Saturday, May 26, 2012

AWON tour, reader comments

Today we began another excursion for Valor Tours of San Francisco. This time it is for members of AWON, the American War Orphans Network. One tour guest is a veteran who fought in Mindanao during the last months of the war. We will also accompany several of the guests for an extension to Leyte, our second visit to there.

We received the following email from the Director of Veterans Affairs at the U.S. Embassy in Manila. We were both honored and humbled by his words.

Dear Steve and Marcia,

Congratulations on your book and Happy Birthday to Steve! I wanted to send this brief note thanking you for all you have done to sustain and enhance the legacy of Corregidor for our Filipino hosts, our American brothers and sisters, for historians, students of WW II, and those from all corners of the globe with a connection to, or curiosity about, ‘The Rock.’

After serving Veterans of both the United States and the Philippines for 9.5 years as both Deputy Director and Director of the Department of Veterans Affairs office here in Manila (VA's only overseas office), I will bring with me many memories as I depart for my onward assignment in the United States early next month. One of those lasting memories will be of that passionate, curious American couple who chose to take up residence on the Rock and share their experiences.

Thank you for your support of our mission, our Veterans, and for making the trip to Manila for each Veterans and Memorial Day. For me personally it has been an honor and the privilege of a lifetime to serve such a noble and worthy cause as the one we have here in the Philippines. I know we share the same reverence, gratitude, sense of inspiration and awe for the many WW II survivors we have met, whether it be those from Bataan, Corregidor, O'Donnell, Cabanatuan, Los Banos, or Davao.

I wish you all the best as your Philippines journey continues. Perhaps we'll see each one last time at this year's Memorial Day ceremony. If not, take good care of that Rock. It shan't be forgotten.

With Great Respect,

Jon Skelly
U.S. Department of Veterans Affairs
United States Embassy Manila

The problem with getting to know people at the embassy is that they usually do not stick around very long. Most of them are here for three or four year assignments. We’re glad that Jon got to stay as long as he did. We still miss our friends Rebecca White, and Philip and Rebecca Thompson, who left almost a year ago.

The following is an excerpt from an email from Gary, who was with us during our last tour. He mentions a new historical park that he and his friend Kathy visited during their stopover in San Francisco. We thought you might be interested in reading about it yourself.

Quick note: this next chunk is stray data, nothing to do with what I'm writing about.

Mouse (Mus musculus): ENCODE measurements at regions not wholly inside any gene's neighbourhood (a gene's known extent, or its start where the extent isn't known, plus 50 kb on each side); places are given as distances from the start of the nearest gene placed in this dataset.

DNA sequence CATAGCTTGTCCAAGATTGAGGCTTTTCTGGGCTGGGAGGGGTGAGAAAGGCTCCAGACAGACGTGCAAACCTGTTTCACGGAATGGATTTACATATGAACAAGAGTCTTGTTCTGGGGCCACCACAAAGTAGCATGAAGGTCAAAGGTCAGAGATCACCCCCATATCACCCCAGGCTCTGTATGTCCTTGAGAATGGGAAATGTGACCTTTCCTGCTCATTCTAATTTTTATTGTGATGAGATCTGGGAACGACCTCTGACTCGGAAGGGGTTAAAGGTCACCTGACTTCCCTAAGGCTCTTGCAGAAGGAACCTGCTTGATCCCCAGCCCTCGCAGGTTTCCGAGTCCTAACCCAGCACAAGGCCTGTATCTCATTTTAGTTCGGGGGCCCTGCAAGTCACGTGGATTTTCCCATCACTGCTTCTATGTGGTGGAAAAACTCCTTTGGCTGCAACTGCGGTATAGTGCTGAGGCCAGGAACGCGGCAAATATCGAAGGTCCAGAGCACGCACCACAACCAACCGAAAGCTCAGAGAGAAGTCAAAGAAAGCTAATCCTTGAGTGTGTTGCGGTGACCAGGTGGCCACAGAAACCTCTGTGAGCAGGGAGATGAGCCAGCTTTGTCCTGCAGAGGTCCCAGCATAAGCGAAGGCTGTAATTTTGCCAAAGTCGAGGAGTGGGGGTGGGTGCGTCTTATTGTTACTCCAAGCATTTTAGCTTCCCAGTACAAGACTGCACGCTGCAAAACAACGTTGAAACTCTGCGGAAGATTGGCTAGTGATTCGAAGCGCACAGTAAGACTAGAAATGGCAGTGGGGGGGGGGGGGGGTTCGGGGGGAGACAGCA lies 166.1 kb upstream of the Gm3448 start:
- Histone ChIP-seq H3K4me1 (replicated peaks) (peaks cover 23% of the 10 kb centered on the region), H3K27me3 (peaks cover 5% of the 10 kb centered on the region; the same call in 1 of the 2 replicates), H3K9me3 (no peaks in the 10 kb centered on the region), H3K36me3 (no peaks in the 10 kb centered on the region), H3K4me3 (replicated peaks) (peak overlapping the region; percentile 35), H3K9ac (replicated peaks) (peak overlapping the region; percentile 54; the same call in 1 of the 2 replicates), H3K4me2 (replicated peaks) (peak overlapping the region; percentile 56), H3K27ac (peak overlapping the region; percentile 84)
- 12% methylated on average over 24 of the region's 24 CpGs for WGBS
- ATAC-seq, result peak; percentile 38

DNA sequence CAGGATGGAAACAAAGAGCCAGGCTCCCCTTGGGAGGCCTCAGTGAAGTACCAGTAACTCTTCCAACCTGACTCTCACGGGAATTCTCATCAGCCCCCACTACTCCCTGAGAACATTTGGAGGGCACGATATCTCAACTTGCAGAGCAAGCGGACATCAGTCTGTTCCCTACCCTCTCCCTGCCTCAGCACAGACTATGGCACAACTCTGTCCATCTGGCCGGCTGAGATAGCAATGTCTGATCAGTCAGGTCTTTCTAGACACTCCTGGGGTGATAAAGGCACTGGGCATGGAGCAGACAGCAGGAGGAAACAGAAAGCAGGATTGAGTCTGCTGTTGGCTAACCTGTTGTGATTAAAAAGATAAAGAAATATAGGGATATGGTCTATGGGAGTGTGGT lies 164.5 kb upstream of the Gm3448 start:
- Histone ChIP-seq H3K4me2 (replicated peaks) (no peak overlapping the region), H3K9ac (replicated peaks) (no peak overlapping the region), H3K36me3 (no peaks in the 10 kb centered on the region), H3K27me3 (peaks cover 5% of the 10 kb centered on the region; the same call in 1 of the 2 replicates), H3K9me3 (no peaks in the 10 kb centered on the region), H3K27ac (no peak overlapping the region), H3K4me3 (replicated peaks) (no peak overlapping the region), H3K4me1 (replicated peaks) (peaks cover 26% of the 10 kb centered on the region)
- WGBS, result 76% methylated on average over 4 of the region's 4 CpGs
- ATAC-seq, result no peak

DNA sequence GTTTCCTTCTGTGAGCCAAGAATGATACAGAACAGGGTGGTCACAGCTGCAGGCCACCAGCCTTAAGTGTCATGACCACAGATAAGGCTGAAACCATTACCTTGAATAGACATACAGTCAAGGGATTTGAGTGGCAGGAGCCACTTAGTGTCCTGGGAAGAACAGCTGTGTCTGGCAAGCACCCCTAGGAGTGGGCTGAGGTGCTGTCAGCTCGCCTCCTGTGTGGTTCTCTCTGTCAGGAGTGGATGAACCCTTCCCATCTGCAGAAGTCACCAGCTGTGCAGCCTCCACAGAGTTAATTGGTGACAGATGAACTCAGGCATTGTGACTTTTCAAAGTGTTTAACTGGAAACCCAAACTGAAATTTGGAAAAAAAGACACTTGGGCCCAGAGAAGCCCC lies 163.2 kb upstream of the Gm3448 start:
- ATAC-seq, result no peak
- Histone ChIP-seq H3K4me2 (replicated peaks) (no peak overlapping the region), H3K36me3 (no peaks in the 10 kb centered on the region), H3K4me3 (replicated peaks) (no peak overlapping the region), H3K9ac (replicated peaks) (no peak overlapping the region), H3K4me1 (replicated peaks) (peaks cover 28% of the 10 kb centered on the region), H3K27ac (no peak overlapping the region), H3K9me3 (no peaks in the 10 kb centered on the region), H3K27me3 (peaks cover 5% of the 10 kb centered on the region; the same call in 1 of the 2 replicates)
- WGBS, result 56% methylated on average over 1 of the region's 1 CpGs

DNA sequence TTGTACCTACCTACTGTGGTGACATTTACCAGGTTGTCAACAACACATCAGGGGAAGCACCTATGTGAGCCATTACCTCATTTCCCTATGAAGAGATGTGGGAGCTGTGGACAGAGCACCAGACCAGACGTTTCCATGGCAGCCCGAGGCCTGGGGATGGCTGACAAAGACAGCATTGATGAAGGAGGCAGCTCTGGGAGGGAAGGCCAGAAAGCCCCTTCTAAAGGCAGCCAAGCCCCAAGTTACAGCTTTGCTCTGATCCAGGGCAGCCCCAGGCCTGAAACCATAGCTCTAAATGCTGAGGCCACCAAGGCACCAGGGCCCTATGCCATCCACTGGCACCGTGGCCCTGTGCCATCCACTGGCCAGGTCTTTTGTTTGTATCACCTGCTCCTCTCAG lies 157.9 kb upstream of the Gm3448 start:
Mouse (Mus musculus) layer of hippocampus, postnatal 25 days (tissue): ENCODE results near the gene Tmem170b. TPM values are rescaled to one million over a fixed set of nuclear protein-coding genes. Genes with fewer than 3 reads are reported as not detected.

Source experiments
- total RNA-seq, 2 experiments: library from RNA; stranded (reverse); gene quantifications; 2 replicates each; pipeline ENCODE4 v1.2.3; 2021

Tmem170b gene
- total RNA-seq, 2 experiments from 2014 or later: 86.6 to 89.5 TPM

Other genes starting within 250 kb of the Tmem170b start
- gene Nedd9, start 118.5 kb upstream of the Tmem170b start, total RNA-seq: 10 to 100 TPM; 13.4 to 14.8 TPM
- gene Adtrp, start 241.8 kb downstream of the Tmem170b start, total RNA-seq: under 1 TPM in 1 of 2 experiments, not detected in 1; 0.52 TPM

We spent most of the day in San Fran (before our flight back to Colorado Springs last Friday) visiting sites at Rosie the Riveter/World War II Home Front National Historic Park in Richmond, California. A great story about America's Home Front during World War II. Most of the Park is set in one of Kaiser's old shipyards in Richmond's Inner Harbor but there are sites throughout the city. Unfortunately, the visitor's center doesn't open until Memorial Day weekend but we got to see most of the sites and had a good chat with one of the rangers, so that was nice. As part of the Park, there's a Victory ship (SS Red Oak Victory) that was built in the shipyard but it wasn't open when we were there. The battleship Iowa (BB-61) is nearby, although it's not part of the Park; it's undergoing renovation and eventually going to be a museum ship in Los Angeles.

Kathy wrote further:

The park isn't just about the "Rosies" - it's about the whole socio-economic environment that the war effort created. I can't begin to explain all the different aspects they are attempting to capture within this park, but three I remember are: racial/sexual tension (women were not welcomed into the workforce), rationing, and how Richmond grew overnight from 20,000 to 100,000+, and then at war's end, the jobs disappeared but the people were still there. So initially the town had to provide housing, services (fire/police) and infrastructure, not knowing if it was going to become a ghost-town in 3 years. It was the first time that workers were provided with health care (the precursor to Kaiser Permanente health insurance) - and because the shipyard was 24/7 - they provided the first organized daycare center. I'm sure there are many other "firsts" too - I just don't remember.

This sounds to us like it will be a very interesting place to visit, especially as it continues to develop over time. Kathy also mentioned that the park officials would be very happy to receive donations of WW II home-front items. It is under the umbrella of the National Parks System, but funding and oversight come from multiple organizations.

For years, many of us who spend time on Corregidor have been aware of a building on Topside that just didn’t seem to belong. For those of you familiar with the island, the location is directly across the road from the Post Headquarters/Chapel, and just 100 feet from the Old Spanish Flagpole. The building is currently undergoing demolition. When one looks at the very famous March 2, 1945, photograph of Gen. MacArthur and the troops saluting the flag as it is raised on Topside, this house would sit at the extreme left edge of the photo. We are glad that the Corregidor Foundation decided to return the area to its previous state, given its location amidst historic ruins.

Steve and Marcia on the Rock

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